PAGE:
Are Policy And Politics Rising Risks For The Markets?

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November was a solid month for the economy. But in terms of medical news and

financial market? It was a difficult one. First, the Fed announced its plan to tighten monetary policy. Then, a new form of COVID-19 emerged. By the end of the month, combined news pulled the market down from mid-month gains to more mixed results.

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Let’s take a look at what’s in store for the coming month to help you determine.

Mixed news in November

market data mixed Here in America, Nasdaq
November showed little gains, but the S&P was down slightly and the Dow fell more than 3%. Fixed income assets were mixed. Spreads rose and saw major declines in international markets, falling between 4 percent and 5 percent in both developed and emerging markets. The obvious question is, what inspired this performance—and what does it mean for December?

Medical risk theory. Seeing firsthand the positive news, November brought signs that the delta wave of winter may be slowing. The data showed that both the case growth and the positive test rate in the US remained modest by recent standards. The announcement of the Omicron version raised concerns about a spike in more cases in December, but that risk is yet to be met. So, despite the headlines and fears surrounding the new coronavirus variant, we know very little about it. For now, the risks remain largely theoretical. Given this, we definitely need to keep an eye on the medical risks—they are real. But they are not of much concern right now.

strong economic data What if we see an omicron wave? After experiencing two delta waves, the economy has become more resilient, so any economic damage will be less likely. For example, in November the economic data kept improving. Hiring for October was healthy, and the employment report included a substantial upward revision in September numbers. As a result, job growth remained strong and layoffs returned to pre-pandemic levels.

Consumer spending continued to rise in November despite the delta wave. Similarly, while rising inflation and policy risks remain a concern, last month’s data indicated that those threats have peaked. Looking forward to December, the news is also good. The ADP jobs report strengthened, and current spending figures continued to improve. Therefore, while economic risks remain, they appear to be moving downward rather than upward.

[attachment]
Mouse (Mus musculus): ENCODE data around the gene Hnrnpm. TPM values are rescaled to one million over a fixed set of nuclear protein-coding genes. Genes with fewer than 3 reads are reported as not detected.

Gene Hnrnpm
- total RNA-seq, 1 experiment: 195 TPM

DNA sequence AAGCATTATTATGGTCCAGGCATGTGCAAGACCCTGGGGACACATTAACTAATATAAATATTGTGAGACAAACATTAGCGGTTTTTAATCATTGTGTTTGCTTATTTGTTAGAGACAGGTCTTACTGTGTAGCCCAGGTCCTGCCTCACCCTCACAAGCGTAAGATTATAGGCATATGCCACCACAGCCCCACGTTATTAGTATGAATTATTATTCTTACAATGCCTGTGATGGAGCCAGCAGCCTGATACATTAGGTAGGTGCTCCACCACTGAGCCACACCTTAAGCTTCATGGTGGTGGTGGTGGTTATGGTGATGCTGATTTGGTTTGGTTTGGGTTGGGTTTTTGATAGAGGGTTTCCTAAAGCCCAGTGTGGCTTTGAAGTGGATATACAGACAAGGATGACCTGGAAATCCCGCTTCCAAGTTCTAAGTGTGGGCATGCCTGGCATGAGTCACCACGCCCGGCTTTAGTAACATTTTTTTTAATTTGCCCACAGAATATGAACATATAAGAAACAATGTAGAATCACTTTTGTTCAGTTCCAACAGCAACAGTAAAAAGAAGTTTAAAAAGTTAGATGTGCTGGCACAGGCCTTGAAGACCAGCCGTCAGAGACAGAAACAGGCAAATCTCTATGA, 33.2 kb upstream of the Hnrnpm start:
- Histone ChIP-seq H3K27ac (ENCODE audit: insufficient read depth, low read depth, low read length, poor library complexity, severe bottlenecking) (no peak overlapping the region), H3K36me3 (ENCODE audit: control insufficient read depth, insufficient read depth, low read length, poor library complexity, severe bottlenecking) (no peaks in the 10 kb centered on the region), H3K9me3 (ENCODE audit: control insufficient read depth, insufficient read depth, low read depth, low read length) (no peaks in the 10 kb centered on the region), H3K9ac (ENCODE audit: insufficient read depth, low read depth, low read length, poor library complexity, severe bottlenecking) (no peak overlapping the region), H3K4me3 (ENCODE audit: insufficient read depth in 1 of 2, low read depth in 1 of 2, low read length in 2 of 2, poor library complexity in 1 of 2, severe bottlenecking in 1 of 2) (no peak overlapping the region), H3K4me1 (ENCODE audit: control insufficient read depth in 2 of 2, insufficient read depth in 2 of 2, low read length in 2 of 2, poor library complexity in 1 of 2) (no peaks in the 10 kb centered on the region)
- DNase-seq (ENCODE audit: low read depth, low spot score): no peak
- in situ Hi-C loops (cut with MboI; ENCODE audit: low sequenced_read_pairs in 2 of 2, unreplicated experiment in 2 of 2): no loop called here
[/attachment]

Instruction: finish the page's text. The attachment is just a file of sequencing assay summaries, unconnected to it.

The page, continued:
big picture for december

The market seems to be stable. After a pullback on fears about a new Omicron variant and a hike in interest rates, markets started December with stability. Although the risk remains, continued hiring and spending should support expected earnings growth. In fact, higher rates are usually associated with stronger market performance. Still, the potential for more volatility in the market is real. Going by the economic fundamentals, however, the market could see a capture at all-time highs, despite a minor decline in December.

Potential medical risk. Looking at the big picture for December, the real risks are not economic, but medical (probably) and policy and politics (definitely). The medical risks that come from the Omicron version may be much worse than what we can see now. Still, we know that the medical risks can be contained. We’ll have to wait and see what happens.

Political and policy risk. The more definite risks are politics and policy, triggered by a conflict over the credit limit. This scenario will unfold in December, with the real possibility of another government shutdown. We’ve seen this movie before, but it’s possible that some sort of solution will be found before a shutdown is necessary. However, the uncertainty created by the situation has the potential to negatively impact the markets and the pace of economic recovery in December.

In terms of monetary policy, the Fed’s decision to begin tightening its programs will also begin to factor in. Policy changes will take months, but they are now turning into headwinds in December. The policy tightening plan is a good sign, meaning the Fed sees the economy as healthy. Still, the prospect of Fed members increasingly tightening or even commenting on the subject during December could create further volatility in the market by the end of the year.

policy and political risk

In short, the clinical progress we have made in the past months, including November, may be at risk. So far, we don’t see signs of a reversal of medical reforms in December. The economic progress we have seen is likely to continue. Risks remain for the markets, but December is also likely to be positive on this front. The real risks come from outside the economy in the form of policy. Although the uncertainty here may materialize this month, the infrastructure remains solid so far.

November has been a mixed month in many ways. In December, we are likely to have some more mixed news, based largely on political risks. But, based on what we know now, medical and economic news is more likely to be positive than negative. The current environment should outweigh any impact from political risks.


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